HA HA HA, OH WOW
  • TheRealJoeMcNeilly - June 1, 2011 12:21 a.m.

    @FinderKeeper LOL, you're absolutely right of course. This kind of writing exists in a weird space between pop culture and academia, I don't really know anyone else doing it. I made the conscious decision not to fill it with footnotes and citations (nice to be able to make my own rules)... except for the one, because I figured anyone who read that far and was still interested would be into that book. @nee50n Great comments, thanks for moving the conversation forward in a thoughtful and intelligent way. Can't wait to read some Zizek, sounds like just my kind of thing. Don't have time for a proper thoughtful reply right this moment, but i'll try to post again later tonight.
  • FinderKeeper - May 31, 2011 7:52 p.m.

    What, no footnotes? Only one outside piece of literature cited? Then it isn't really an academic view... C'mon Joe, we know the full version of this must be replete with the various accoutrements which no self-respecting academic would omit from his oeuvre; surely you must've used the words "unpacked" and "embedded" in your discourse? ;-) RECAPTCHA: maingibi pig-flesh o.O
  • nee50n - May 31, 2011 1:27 p.m.

    Hi nathstyles, From my point of view, my comment below attacking the idea of equally valid opinions was not aimed at your early comment; my exaggeration of the point was perhaps more for arguments sake (although that is not to say I don’t agree with the statement). In reality a lot of it is about getting the balance right – so you are correct. The notion of assimilating opposition is quite apt here. For example, Post-Modernist philosophy while initially radical (and even at its peak purported to be radical) was a perfect fit for post 1970s world. Not only did it dismiss grand narratives (and therefore curtail opposition to the system) but its belief in multiple perspectives (ie all opinions are equally valid) and individuals creating their own definitions of themselves (so where you shop is who you are) worked extremely well for Capitalism. The problem for those who argue there is more than subjective experience, they are accused of being elitist and that their universal demands will ultimately lead to death camps. I think this tradition of thought has engendered an anti-intellectual dismissal of theory. Interestingly have you come across Gramsci? (he was pretty big among cultural critics years ago - although they mostly took away his revolutionary essence). His notions of common sense (ie, standard ruling ideologies and reactionary unquestioned facts which people accept) and good sense (where you question these dominant ideologies and develop a critical approach to understanding your world), is quite a liberating approach.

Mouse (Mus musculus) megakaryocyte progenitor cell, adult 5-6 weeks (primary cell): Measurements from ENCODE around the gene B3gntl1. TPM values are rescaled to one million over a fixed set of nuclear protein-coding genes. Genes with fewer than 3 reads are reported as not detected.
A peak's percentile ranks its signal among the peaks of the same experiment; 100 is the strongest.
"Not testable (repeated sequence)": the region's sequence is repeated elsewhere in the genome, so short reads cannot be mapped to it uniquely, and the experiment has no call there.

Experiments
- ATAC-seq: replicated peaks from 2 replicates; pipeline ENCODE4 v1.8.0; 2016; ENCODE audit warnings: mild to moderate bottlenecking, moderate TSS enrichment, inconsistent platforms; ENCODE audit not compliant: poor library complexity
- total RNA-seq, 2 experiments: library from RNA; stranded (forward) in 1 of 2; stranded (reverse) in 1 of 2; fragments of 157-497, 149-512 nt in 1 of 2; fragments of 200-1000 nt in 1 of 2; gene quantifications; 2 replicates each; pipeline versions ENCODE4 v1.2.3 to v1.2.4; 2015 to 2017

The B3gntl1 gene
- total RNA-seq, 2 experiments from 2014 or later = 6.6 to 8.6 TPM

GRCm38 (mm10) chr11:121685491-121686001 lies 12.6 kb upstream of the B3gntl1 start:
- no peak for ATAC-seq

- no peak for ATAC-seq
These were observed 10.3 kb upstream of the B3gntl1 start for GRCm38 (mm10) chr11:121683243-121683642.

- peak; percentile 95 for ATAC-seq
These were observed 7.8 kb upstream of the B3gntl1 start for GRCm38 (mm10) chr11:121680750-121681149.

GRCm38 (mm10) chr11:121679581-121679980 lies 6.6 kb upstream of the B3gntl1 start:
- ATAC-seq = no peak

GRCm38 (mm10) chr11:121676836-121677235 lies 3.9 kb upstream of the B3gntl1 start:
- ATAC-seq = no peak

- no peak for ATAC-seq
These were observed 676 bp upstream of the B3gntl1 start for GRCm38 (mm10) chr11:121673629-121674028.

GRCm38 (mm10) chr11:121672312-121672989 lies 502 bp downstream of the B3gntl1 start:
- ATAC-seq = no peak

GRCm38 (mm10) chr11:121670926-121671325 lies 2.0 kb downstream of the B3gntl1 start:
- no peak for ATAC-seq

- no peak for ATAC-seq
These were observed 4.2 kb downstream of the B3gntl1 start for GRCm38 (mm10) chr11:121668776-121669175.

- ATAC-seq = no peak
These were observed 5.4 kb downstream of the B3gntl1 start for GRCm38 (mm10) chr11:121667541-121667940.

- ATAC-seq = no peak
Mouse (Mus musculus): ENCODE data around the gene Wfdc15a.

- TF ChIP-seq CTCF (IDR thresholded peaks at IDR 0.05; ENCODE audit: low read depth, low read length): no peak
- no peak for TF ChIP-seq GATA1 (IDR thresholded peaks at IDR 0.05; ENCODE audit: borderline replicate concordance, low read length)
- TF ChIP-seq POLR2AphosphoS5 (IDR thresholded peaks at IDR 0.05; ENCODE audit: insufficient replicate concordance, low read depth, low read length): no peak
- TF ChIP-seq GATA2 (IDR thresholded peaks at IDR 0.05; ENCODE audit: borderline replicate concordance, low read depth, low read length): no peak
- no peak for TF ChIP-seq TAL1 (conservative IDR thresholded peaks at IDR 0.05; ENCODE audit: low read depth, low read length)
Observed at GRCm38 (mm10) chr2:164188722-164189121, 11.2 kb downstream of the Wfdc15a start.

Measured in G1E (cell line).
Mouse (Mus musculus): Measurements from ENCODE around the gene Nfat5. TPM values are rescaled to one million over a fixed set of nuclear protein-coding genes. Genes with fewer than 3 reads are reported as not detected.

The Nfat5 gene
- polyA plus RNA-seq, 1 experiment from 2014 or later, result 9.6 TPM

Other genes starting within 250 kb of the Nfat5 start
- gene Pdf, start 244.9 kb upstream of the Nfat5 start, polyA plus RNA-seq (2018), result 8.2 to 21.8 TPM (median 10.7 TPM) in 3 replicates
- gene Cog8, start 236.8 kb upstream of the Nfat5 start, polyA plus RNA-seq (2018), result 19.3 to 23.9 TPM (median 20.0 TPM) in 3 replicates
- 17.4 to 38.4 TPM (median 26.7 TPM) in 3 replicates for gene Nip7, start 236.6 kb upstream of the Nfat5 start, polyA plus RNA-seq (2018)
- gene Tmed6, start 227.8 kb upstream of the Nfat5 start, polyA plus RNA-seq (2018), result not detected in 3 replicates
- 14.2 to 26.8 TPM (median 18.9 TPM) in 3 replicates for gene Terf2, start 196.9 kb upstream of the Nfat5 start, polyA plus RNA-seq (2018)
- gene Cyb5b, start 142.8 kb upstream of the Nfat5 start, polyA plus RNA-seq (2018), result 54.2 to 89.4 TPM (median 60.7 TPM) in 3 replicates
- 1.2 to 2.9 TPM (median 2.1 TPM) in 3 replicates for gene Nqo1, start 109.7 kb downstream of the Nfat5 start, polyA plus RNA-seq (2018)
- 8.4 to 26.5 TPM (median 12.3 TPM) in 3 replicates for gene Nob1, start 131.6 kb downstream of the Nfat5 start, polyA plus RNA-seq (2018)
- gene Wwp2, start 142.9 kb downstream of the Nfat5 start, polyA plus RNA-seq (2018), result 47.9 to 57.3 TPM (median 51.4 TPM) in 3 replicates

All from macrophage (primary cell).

• nathstyles - May 31, 2011 9:08 a.m.

    Shiiit i keep using the wrong words in my comments - I meant 'didn't mean' not 'did' and as I see 'opinion' has reared it's ugly head in Joe's last comment, I'm regretting that one again. As my last involvement in this thread (God knows I've never even commented this much on anything) I would just like to try and explain what I originally meant. Analysing anything from a computer game to the end of western dominance relies heavily on the author's own ideas, knowledge and sometimes, as is prevalent in this thread, the theories of others. The application of these factors to the proven facts or clear evidence will vary from person to person and therefore different theories emerge. Scepticism towards any theory (when not blindly or subconsciously anti-intellectual) is healthy and often constructive. I think there can be validity to multiple theories and no that does not mean I think all theories stand equal. But the way in which the hierarchy of validity forms will be subjective, even to individuals that consider themselves totally objective. For example, my priority is the evidence within the game whereas for others it is the coincidence with theories they have read and agreed with. On a last note I have to take it back on subject and stand in awe that as Portal 2 tries to make us discuss our value in the information economy, even the theorists as well as the haters are all gladly submitting and commodifying (not a word)our views and personalities within it. Oh well, what can you do? (insert ironic sarcasm here) P.s. love the end of Tom Goulton's comment thanks for pointing me at it.
  • nee50n - May 29, 2011 5:54 p.m.